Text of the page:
What I love about urban fantasy and paranormal stories is that, well, just about anything can and does happen. Whether you're writing a crime thriller or a steamy romance, the weirdness factor often takes the tale in a completely unexpected direction.
And more often than not, I reckon, we authors get a little carried away with our inventiveness to the point that we ignore the fact that we should constantly be looking for ways to improve our writing.
Being in the situation where I wear both an editor's and writer's hat, I know what it's like on both ends of the spectrum. As an author, I love it when I receive reader feedback telling me that book two is an improvement on book one. As an editor, I'm absolutely thrilled when I receive a submission from one of my existing authors and I can see she's improved vastly in her writing since her previous manuscript.
So, as an author, what can you do to improve your writing?
1) Read widely, and outside your genre. Don't just read the kinds of books you write. Do your writing a big favour and read books by authors who are considered classics. Who are the Beat writers? How about some Tolstoy? Yes, I can see you rolling your eyes but much like eating your greens were good for you as a child, this is the kind of writing that's going to open your eyes to a world of possibilities that can only enrich your style.
2) Take your editor's words to heart. Contrary to popular belief, your editor is not "out to get you". Often underpaid, she's most likely only doing her job because she's passionate about it. Many editors for small presses have demanding day-jobs on top of wrestling with words after hours. Trust me, I'm not doing my stint for my health. There's nothing more satisfying than seeing an author twig how to curb her little writing gremlins and make an honest effort to improve. Similarly, authors who rush through manuscripts, who are resistant to good advice, make editors weep. We have so little time, rather work with us to make your writing so much better. Although we are only human, we take pride in our work and want to see you become better at what you do.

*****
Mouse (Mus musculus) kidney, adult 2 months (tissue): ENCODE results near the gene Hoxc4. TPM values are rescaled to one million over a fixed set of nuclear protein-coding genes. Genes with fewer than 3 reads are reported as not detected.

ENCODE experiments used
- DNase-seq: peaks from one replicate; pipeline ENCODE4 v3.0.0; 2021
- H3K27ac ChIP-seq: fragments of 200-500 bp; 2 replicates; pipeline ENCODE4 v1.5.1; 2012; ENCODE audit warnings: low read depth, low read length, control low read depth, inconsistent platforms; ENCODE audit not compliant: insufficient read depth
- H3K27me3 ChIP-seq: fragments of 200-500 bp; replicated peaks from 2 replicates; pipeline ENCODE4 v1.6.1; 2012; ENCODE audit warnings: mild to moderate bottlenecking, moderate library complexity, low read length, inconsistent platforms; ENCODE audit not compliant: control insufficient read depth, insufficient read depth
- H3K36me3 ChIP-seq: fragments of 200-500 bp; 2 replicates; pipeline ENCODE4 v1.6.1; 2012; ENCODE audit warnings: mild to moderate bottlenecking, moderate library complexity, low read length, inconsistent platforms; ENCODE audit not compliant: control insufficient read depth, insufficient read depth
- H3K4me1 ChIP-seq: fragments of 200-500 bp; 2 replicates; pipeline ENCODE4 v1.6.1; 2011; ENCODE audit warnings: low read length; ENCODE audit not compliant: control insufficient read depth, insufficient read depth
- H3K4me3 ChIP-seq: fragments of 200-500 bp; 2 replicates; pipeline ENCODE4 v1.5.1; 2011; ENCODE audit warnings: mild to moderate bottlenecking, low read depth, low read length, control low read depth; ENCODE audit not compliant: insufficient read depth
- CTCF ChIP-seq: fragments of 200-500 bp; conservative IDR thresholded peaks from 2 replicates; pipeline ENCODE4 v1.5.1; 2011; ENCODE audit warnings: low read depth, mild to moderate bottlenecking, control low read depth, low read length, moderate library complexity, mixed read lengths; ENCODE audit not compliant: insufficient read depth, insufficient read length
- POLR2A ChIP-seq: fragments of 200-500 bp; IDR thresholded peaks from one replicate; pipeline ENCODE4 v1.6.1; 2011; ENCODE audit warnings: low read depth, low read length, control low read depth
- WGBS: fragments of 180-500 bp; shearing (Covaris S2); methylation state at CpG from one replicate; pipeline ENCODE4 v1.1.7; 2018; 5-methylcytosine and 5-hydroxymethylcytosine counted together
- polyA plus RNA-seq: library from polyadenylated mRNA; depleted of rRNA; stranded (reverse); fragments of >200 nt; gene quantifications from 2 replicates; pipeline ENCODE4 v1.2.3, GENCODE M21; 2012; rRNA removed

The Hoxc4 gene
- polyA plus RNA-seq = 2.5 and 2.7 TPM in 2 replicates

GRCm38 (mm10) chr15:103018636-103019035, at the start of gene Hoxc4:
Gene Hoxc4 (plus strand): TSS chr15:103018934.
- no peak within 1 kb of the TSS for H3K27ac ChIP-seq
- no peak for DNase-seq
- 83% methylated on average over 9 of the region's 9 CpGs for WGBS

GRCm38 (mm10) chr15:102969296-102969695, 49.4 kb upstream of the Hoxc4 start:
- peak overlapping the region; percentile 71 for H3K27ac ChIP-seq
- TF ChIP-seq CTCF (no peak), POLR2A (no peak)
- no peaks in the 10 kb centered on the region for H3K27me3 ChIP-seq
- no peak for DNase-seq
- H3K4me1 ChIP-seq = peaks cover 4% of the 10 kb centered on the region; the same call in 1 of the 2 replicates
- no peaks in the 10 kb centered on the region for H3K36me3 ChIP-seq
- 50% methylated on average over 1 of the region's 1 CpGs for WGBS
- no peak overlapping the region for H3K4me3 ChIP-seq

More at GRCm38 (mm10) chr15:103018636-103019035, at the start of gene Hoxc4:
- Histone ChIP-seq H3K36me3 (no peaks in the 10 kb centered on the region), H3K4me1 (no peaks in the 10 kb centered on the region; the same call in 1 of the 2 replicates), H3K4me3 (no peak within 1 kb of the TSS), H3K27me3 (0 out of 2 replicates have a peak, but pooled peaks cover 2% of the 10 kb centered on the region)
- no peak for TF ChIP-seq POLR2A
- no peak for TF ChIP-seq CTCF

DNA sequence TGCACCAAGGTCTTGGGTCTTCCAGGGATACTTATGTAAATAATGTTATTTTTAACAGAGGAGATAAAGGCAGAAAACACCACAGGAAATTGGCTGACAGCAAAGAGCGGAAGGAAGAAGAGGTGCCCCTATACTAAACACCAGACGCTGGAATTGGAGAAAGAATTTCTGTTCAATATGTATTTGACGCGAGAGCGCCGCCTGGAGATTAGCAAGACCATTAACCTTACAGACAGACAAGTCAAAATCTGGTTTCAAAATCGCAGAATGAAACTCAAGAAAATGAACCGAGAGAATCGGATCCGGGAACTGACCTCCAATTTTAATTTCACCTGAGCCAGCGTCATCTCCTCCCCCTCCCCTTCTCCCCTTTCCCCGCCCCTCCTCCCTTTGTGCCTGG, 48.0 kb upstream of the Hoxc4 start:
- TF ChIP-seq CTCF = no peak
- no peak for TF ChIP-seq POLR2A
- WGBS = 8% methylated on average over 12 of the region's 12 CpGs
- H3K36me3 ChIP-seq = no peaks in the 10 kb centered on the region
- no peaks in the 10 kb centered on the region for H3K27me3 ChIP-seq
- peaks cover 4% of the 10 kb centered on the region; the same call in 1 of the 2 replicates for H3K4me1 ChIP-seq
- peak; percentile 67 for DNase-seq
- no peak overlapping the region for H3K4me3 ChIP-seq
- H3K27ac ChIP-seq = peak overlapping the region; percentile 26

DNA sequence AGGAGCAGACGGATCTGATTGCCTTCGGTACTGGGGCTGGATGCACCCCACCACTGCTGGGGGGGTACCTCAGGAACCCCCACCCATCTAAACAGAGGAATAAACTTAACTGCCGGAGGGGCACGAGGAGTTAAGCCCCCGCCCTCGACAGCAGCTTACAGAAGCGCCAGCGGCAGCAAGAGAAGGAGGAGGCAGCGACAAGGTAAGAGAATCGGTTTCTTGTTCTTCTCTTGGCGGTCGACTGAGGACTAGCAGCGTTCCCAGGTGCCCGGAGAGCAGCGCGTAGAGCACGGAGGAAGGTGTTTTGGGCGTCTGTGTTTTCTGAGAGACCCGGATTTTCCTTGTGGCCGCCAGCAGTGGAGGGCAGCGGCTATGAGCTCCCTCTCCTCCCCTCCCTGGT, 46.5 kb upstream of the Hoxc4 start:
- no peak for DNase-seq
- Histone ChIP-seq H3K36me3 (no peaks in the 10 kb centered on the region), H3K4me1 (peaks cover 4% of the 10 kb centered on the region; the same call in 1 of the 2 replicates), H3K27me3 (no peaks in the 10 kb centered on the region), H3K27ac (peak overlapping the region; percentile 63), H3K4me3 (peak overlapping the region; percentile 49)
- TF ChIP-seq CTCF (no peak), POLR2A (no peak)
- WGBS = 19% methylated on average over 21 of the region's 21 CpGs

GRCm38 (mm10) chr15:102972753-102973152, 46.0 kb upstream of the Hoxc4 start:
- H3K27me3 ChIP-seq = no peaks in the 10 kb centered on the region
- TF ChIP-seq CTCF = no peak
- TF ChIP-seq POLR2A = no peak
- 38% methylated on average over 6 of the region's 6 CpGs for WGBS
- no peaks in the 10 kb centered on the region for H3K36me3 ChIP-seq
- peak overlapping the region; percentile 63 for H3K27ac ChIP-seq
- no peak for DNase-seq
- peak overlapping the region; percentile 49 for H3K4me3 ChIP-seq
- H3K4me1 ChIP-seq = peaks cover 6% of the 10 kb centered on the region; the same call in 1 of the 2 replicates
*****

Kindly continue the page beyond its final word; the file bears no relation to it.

3) Find a dedicated group of beta readers. This may be as simple as getting hold of other authors who publish the same genre through your one of your publishers. Take the chance to get to know these people then find out if they'll scratch your back if you'll scratch theirs. Hell, start a writers' group if you must. It's really not difficult. Feedback from people who are at the same or slightly different level to you is often invaluable. I would be lost without my dedicated group of betas and although I don't always follow their advice to the letter, they often offer me valuable insight into my writing depending on their viewpoints.
4) Read blogs, follow tweets. You may not take the internet all that seriously, but if you know where to find the information, there are scores of blogs out there by authors, editors and agents, who share valuable information about the industry. I only wish I had had these resources when I was growing up and I had to bump my head quite a few times before I finally started getting to the point where I could fumble my way around the submissions process. You really don't know how lucky you are. (Yes, I'm that old.)
5) You're never too old to learn. This last point is perhaps the most important. If you can admit that the old dog is never too old to learn tricks, you've equipped yourself with one of the most important tools to becoming a successful and better writer. Never stop learning. Never be too proud to take criticism. Never be too wise to apply new technicques to your writing.